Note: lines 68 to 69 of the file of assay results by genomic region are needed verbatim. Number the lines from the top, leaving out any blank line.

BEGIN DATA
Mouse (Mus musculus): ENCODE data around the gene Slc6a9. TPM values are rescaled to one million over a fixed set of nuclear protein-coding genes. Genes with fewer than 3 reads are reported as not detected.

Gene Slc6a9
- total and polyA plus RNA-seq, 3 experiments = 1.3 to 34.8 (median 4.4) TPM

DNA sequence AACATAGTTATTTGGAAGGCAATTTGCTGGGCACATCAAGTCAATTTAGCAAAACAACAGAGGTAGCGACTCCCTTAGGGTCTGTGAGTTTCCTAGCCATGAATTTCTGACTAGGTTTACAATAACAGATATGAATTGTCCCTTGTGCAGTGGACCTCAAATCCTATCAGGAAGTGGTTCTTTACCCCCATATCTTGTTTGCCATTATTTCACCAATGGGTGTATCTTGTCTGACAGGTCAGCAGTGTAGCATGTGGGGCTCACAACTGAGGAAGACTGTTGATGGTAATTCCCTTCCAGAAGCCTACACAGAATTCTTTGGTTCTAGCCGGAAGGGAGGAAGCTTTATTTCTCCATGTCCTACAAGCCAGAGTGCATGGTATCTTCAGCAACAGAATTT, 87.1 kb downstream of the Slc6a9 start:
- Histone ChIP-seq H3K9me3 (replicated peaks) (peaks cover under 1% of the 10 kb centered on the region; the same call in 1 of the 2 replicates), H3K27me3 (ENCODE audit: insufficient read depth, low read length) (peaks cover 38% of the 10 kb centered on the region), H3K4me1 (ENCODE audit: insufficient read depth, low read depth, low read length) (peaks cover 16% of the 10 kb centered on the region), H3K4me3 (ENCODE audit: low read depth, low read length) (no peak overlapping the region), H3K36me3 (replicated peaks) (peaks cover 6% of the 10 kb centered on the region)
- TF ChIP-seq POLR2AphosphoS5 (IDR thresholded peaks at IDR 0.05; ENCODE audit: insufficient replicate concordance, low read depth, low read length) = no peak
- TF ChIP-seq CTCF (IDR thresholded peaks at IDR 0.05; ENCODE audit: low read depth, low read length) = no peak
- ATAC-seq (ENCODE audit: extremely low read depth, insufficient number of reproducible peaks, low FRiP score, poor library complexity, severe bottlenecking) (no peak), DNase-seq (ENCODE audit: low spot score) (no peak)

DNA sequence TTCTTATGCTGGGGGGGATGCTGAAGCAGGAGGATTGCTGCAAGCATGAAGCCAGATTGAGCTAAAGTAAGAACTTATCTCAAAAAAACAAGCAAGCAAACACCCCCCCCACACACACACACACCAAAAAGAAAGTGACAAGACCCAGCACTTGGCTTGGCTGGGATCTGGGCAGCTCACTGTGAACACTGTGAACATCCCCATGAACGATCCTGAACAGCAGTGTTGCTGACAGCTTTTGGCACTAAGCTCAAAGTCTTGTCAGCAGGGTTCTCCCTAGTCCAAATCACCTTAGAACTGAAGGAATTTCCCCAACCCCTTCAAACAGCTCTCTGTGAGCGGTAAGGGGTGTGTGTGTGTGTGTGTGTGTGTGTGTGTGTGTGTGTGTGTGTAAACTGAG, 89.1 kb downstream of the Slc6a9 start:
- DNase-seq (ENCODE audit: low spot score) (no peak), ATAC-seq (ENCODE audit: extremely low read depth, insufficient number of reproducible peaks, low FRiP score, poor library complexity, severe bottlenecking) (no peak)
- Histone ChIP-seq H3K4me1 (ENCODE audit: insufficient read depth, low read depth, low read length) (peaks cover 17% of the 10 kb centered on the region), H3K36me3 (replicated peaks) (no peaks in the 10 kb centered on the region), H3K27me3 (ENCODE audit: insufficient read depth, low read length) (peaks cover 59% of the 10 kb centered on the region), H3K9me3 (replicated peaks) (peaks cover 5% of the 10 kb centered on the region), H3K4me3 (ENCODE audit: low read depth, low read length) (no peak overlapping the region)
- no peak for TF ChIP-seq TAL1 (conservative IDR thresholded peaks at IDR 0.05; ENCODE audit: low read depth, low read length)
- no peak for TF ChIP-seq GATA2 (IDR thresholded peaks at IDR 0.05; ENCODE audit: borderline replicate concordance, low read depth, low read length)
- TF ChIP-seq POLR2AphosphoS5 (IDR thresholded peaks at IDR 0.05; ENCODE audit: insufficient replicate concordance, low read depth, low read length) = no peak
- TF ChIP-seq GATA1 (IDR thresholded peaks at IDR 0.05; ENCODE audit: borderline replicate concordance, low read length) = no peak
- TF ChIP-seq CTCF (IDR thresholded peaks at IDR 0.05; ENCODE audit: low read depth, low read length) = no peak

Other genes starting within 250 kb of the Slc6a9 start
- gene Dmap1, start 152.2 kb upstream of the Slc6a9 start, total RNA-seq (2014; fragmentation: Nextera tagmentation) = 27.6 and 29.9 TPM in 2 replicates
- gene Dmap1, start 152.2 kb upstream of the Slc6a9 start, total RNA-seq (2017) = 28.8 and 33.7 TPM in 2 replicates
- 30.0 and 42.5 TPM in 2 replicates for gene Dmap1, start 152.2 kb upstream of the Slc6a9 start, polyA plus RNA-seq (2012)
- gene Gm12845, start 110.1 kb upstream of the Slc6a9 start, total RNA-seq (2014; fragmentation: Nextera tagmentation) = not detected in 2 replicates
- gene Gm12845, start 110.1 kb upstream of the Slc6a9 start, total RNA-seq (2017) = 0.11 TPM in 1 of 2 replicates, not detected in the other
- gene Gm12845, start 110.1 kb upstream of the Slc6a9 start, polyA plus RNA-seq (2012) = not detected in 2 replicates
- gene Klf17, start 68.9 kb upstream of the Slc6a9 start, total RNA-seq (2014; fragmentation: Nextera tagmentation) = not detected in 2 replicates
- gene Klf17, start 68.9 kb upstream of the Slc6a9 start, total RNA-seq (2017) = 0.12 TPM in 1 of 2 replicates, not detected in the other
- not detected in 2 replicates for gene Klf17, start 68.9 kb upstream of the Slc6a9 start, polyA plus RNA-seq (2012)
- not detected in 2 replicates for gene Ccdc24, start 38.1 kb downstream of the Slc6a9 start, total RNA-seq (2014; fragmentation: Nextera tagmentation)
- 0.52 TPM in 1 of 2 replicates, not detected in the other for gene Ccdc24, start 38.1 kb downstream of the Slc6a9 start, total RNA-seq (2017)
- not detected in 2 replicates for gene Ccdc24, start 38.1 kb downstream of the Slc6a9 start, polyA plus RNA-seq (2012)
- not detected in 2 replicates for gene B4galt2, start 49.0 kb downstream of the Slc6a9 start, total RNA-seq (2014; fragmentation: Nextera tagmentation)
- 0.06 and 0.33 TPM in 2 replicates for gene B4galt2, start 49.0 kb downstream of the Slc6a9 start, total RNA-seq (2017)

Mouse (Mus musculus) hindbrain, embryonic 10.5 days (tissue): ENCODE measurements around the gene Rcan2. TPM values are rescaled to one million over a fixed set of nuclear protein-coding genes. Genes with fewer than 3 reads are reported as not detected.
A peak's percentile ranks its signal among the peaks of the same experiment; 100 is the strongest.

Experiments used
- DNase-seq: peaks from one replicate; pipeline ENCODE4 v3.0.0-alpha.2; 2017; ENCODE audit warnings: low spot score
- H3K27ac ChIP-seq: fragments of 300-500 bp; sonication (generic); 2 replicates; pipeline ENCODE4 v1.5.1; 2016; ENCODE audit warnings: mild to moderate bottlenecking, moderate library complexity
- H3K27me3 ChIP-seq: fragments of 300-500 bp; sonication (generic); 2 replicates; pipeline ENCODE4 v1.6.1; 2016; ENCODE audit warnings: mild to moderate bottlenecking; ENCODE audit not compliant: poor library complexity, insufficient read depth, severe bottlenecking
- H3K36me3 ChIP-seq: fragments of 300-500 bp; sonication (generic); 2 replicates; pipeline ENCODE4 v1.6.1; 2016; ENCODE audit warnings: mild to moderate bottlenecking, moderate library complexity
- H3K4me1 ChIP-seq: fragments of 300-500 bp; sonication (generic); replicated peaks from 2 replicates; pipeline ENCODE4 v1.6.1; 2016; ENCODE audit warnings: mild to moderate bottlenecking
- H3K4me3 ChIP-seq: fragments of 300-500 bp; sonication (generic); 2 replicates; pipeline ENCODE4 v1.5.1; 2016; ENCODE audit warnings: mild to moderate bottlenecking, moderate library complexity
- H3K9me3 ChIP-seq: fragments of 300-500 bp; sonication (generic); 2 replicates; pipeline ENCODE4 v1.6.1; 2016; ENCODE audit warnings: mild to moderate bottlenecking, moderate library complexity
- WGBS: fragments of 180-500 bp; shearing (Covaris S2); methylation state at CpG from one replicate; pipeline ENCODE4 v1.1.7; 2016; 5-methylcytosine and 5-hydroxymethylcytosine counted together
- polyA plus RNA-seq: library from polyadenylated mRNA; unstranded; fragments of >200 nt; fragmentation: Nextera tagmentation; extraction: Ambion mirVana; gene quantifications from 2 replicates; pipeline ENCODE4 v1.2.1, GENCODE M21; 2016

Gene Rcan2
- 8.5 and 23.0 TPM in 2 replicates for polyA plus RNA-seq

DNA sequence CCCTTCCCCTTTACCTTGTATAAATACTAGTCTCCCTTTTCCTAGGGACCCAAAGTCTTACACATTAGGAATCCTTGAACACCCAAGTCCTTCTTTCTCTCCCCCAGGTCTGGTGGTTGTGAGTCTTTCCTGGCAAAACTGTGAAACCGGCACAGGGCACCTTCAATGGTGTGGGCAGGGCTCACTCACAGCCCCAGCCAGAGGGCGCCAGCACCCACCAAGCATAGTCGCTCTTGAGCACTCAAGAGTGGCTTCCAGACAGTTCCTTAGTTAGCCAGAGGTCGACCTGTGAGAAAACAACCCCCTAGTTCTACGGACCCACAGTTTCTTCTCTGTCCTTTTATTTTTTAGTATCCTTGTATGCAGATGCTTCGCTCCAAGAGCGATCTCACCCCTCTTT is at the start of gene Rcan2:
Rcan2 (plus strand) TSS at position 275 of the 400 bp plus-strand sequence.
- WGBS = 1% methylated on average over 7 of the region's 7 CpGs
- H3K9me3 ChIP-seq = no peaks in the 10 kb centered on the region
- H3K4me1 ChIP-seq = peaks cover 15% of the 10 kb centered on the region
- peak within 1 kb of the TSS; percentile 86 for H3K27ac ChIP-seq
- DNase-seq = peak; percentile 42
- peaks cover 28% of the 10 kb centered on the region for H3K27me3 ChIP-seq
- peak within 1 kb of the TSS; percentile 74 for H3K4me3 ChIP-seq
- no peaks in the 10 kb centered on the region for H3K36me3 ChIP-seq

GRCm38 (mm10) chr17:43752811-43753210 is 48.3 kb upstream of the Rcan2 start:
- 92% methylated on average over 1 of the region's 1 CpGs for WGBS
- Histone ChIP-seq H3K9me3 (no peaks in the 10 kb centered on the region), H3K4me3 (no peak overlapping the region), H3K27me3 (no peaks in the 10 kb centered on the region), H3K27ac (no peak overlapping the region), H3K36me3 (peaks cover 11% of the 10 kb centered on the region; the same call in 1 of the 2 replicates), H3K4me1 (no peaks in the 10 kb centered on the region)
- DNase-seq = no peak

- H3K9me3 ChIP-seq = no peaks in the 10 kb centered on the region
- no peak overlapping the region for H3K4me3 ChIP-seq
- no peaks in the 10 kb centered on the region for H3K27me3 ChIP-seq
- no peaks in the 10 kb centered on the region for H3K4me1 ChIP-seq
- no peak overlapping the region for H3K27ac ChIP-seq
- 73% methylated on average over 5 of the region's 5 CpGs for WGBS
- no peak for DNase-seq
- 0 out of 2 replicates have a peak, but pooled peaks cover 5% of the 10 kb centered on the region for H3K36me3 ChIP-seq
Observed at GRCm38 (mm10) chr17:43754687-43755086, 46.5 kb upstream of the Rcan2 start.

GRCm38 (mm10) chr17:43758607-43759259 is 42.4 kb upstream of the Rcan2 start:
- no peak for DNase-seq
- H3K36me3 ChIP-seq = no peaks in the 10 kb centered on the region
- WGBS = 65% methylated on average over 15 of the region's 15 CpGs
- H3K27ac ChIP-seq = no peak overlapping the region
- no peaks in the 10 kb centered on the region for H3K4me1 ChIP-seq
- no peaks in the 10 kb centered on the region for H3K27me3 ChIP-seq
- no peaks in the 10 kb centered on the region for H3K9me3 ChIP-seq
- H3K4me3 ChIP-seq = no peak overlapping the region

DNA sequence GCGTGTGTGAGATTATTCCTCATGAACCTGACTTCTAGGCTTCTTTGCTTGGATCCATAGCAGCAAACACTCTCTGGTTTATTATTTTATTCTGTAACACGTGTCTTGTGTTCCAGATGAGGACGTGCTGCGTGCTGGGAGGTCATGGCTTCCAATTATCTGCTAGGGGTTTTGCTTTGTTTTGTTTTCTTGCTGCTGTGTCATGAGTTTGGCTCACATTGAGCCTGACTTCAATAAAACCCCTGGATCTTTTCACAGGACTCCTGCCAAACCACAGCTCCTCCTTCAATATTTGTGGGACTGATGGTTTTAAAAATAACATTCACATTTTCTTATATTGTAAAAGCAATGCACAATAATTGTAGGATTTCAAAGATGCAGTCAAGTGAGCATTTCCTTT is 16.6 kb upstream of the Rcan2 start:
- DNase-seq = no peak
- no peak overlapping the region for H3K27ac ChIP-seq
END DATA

Observed at GRCm38 (mm10) chr17:43754687-43755086, 46.5 kb upstream of the Rcan2 start.

GRCm38 (mm10) chr17:43758607-43759259 is 42.4 kb upstream of the Rcan2 start: